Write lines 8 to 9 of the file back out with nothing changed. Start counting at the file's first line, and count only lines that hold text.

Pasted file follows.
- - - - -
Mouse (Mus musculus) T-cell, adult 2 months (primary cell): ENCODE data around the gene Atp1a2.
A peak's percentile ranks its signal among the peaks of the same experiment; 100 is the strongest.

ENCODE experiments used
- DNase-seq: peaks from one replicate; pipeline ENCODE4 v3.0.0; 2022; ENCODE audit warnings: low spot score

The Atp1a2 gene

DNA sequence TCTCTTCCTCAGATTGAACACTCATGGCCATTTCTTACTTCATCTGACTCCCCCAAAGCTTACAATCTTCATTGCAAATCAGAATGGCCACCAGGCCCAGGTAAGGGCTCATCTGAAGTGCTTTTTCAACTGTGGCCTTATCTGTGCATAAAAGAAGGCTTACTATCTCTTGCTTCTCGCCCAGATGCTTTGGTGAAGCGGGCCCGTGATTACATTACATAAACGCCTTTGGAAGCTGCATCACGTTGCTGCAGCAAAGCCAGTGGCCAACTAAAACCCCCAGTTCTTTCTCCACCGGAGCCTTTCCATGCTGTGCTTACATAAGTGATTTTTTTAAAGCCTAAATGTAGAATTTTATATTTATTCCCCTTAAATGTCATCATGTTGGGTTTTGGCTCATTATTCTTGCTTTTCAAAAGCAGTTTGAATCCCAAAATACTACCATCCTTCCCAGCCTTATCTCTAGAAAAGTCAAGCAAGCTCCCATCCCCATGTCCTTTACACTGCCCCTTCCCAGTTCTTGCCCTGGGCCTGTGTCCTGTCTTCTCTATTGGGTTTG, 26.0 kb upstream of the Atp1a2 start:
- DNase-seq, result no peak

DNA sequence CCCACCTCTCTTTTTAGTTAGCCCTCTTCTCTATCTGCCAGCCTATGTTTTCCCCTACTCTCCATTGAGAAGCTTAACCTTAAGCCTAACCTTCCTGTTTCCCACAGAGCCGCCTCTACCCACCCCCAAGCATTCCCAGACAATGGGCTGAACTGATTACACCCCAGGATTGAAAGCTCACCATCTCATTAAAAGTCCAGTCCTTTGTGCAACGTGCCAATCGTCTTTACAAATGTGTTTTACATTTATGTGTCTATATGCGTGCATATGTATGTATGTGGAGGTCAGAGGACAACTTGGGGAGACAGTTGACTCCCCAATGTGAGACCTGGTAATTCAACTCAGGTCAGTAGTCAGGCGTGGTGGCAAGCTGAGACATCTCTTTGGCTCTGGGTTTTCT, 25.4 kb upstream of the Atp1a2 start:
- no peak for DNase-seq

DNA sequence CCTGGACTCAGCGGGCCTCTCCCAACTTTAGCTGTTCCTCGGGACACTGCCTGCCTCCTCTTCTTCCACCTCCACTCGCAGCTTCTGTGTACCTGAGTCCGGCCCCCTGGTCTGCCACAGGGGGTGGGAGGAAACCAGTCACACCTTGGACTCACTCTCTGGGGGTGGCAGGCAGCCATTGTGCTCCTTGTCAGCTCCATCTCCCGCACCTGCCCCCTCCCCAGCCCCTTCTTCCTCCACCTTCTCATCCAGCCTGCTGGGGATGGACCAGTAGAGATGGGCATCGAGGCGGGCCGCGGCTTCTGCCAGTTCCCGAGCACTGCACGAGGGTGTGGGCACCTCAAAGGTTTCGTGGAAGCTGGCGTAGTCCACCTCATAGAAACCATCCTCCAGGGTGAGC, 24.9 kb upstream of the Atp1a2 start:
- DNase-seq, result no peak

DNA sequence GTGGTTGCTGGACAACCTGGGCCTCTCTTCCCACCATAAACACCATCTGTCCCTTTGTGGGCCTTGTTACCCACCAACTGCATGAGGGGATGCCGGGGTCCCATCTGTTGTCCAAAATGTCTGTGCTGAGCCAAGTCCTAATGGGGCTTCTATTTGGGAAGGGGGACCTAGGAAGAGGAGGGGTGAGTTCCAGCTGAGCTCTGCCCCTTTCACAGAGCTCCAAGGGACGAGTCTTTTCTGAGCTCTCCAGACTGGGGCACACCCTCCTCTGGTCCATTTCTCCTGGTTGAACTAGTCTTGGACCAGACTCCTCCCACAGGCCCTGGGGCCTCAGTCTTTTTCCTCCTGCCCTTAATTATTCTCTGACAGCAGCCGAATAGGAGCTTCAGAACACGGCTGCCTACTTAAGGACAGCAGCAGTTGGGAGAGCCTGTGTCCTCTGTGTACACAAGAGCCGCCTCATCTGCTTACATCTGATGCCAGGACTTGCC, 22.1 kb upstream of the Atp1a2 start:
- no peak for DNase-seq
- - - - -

DNA sequence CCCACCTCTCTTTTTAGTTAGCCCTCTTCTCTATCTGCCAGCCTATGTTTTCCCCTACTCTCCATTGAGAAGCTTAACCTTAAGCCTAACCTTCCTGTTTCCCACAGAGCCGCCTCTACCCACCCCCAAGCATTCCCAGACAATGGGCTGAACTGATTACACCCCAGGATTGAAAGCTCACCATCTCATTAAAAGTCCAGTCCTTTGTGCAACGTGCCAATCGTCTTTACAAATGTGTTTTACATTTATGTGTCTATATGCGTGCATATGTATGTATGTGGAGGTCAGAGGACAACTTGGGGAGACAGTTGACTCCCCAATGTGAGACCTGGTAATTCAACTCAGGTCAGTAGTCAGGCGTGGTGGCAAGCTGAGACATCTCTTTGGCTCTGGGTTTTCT, 25.4 kb upstream of the Atp1a2 start:
- no peak for DNase-seq